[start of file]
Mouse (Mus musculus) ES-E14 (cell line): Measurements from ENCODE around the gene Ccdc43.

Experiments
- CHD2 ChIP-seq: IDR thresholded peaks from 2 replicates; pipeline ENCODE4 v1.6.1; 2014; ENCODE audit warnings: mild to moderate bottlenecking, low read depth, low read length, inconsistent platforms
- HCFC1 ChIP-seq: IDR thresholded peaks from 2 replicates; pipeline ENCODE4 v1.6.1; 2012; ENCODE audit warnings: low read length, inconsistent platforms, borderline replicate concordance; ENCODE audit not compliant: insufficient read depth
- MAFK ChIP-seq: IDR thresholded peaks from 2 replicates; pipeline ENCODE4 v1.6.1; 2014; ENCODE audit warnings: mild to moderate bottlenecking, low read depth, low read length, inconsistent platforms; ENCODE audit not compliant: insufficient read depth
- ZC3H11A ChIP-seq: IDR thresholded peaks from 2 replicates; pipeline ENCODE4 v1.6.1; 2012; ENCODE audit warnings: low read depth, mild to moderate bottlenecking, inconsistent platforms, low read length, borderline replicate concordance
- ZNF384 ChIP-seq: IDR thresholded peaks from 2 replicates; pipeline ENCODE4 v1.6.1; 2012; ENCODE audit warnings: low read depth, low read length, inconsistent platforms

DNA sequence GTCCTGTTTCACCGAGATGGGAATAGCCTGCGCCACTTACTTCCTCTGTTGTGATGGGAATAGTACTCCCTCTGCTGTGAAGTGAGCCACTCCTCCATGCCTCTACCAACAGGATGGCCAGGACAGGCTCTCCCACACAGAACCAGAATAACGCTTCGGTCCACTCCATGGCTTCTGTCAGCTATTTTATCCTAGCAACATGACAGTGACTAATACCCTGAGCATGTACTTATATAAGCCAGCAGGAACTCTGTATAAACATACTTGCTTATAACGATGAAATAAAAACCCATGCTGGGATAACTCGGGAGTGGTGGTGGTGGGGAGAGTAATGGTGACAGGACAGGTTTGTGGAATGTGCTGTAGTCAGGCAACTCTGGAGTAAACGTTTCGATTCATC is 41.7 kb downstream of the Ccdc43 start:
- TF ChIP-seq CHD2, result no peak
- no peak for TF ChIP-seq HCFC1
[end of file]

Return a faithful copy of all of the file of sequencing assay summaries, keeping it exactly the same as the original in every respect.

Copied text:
Mouse (Mus musculus) ES-E14 (cell line): Measurements from ENCODE around the gene Ccdc43.

Experiments
- CHD2 ChIP-seq: IDR thresholded peaks from 2 replicates; pipeline ENCODE4 v1.6.1; 2014; ENCODE audit warnings: mild to moderate bottlenecking, low read depth, low read length, inconsistent platforms
- HCFC1 ChIP-seq: IDR thresholded peaks from 2 replicates; pipeline ENCODE4 v1.6.1; 2012; ENCODE audit warnings: low read length, inconsistent platforms, borderline replicate concordance; ENCODE audit not compliant: insufficient read depth
- MAFK ChIP-seq: IDR thresholded peaks from 2 replicates; pipeline ENCODE4 v1.6.1; 2014; ENCODE audit warnings: mild to moderate bottlenecking, low read depth, low read length, inconsistent platforms; ENCODE audit not compliant: insufficient read depth
- ZC3H11A ChIP-seq: IDR thresholded peaks from 2 replicates; pipeline ENCODE4 v1.6.1; 2012; ENCODE audit warnings: low read depth, mild to moderate bottlenecking, inconsistent platforms, low read length, borderline replicate concordance
- ZNF384 ChIP-seq: IDR thresholded peaks from 2 replicates; pipeline ENCODE4 v1.6.1; 2012; ENCODE audit warnings: low read depth, low read length, inconsistent platforms

DNA sequence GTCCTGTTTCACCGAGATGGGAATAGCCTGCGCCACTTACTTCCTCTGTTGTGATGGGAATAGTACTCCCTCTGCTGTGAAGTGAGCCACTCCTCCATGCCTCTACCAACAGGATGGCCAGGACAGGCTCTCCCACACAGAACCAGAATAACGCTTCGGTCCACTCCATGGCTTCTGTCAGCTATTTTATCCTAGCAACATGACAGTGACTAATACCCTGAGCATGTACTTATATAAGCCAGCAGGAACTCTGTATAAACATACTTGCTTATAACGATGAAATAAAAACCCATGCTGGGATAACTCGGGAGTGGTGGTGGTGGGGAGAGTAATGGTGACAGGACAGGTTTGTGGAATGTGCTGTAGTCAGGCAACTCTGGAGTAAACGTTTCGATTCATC is 41.7 kb downstream of the Ccdc43 start:
- TF ChIP-seq CHD2, result no peak
- no peak for TF ChIP-seq HCFC1